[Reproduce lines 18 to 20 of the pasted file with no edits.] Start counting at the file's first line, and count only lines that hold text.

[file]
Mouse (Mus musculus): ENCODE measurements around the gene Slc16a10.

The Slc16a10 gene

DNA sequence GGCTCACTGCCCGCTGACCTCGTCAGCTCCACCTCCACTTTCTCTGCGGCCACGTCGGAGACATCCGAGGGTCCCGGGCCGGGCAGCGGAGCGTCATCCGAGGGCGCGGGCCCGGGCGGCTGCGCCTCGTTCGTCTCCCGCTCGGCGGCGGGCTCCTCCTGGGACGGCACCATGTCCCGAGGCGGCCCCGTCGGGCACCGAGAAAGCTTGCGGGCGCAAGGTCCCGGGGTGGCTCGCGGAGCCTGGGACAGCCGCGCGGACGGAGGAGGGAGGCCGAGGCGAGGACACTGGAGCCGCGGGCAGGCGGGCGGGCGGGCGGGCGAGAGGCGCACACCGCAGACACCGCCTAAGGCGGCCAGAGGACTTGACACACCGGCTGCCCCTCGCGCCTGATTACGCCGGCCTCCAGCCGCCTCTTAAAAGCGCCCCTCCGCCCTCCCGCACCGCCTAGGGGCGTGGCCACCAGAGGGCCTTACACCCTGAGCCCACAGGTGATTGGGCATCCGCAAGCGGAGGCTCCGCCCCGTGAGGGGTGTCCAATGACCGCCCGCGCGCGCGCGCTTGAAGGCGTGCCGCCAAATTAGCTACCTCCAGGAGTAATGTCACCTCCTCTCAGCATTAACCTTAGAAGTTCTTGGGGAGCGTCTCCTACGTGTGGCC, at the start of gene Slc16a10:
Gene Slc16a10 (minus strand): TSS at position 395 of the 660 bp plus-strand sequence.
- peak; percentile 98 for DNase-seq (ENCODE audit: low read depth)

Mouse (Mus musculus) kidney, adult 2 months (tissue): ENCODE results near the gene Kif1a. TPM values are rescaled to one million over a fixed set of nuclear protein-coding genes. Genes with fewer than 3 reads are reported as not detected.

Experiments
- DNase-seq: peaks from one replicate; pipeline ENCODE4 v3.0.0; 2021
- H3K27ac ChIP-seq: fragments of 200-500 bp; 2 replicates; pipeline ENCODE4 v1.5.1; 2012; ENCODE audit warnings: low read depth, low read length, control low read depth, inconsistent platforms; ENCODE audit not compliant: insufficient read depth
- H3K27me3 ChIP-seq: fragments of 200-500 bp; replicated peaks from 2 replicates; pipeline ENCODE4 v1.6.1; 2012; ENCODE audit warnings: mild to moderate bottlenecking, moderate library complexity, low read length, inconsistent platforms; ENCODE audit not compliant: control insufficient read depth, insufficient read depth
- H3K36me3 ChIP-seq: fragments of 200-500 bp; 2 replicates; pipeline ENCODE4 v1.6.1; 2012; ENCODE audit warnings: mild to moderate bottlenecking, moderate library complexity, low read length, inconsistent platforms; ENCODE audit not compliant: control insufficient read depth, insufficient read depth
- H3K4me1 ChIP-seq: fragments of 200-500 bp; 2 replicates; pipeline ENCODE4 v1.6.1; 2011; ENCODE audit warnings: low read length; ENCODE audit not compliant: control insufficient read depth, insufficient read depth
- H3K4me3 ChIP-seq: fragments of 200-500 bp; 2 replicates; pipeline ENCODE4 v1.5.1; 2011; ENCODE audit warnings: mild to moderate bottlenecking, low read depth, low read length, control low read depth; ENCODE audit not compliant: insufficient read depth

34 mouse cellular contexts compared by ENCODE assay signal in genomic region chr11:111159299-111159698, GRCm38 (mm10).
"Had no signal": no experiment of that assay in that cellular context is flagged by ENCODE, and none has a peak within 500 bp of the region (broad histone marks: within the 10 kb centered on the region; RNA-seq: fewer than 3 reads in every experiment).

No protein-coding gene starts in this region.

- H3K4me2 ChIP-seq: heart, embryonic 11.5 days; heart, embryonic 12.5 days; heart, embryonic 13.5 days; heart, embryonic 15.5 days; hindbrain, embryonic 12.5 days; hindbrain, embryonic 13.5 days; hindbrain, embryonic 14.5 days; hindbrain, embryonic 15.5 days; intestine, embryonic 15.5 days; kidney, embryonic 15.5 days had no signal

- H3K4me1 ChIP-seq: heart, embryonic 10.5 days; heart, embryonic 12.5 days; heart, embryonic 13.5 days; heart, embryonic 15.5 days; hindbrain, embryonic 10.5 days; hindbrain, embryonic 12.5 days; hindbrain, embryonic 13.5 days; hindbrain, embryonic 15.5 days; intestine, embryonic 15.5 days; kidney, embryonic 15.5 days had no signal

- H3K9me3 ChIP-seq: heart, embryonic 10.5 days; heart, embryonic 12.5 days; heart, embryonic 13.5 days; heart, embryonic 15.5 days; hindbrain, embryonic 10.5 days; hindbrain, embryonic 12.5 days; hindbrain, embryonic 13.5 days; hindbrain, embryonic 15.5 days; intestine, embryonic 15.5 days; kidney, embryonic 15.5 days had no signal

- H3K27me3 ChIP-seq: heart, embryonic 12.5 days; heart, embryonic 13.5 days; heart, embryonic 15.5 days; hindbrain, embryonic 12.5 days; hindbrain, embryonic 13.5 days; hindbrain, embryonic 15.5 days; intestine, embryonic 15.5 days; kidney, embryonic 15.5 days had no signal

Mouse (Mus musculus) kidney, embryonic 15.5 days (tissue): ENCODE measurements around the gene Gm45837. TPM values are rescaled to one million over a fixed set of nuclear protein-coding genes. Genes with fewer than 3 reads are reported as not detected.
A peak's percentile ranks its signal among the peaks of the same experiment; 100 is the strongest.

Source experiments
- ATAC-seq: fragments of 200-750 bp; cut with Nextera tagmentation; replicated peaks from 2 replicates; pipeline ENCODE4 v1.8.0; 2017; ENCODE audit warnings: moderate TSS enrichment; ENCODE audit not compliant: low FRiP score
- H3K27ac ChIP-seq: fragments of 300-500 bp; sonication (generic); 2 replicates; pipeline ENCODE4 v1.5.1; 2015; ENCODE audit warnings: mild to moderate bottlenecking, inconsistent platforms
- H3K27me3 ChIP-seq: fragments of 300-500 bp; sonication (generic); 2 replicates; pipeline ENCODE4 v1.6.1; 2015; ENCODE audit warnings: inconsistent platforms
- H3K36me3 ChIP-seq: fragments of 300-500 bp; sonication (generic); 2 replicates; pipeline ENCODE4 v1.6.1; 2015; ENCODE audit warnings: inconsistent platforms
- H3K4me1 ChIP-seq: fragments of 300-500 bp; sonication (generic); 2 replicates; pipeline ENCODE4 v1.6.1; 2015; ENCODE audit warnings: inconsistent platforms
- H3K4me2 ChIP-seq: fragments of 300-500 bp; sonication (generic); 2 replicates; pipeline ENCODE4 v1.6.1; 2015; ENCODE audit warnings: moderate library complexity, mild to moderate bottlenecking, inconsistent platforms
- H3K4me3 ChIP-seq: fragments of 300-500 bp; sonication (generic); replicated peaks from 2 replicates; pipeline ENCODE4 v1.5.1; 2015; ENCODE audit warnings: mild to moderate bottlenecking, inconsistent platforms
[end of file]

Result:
- H3K4me1 ChIP-seq: heart, embryonic 10.5 days; heart, embryonic 12.5 days; heart, embryonic 13.5 days; heart, embryonic 15.5 days; hindbrain, embryonic 10.5 days; hindbrain, embryonic 12.5 days; hindbrain, embryonic 13.5 days; hindbrain, embryonic 15.5 days; intestine, embryonic 15.5 days; kidney, embryonic 15.5 days had no signal

- H3K9me3 ChIP-seq: heart, embryonic 10.5 days; heart, embryonic 12.5 days; heart, embryonic 13.5 days; heart, embryonic 15.5 days; hindbrain, embryonic 10.5 days; hindbrain, embryonic 12.5 days; hindbrain, embryonic 13.5 days; hindbrain, embryonic 15.5 days; intestine, embryonic 15.5 days; kidney, embryonic 15.5 days had no signal

- H3K27me3 ChIP-seq: heart, embryonic 12.5 days; heart, embryonic 13.5 days; heart, embryonic 15.5 days; hindbrain, embryonic 12.5 days; hindbrain, embryonic 13.5 days; hindbrain, embryonic 15.5 days; intestine, embryonic 15.5 days; kidney, embryonic 15.5 days had no signal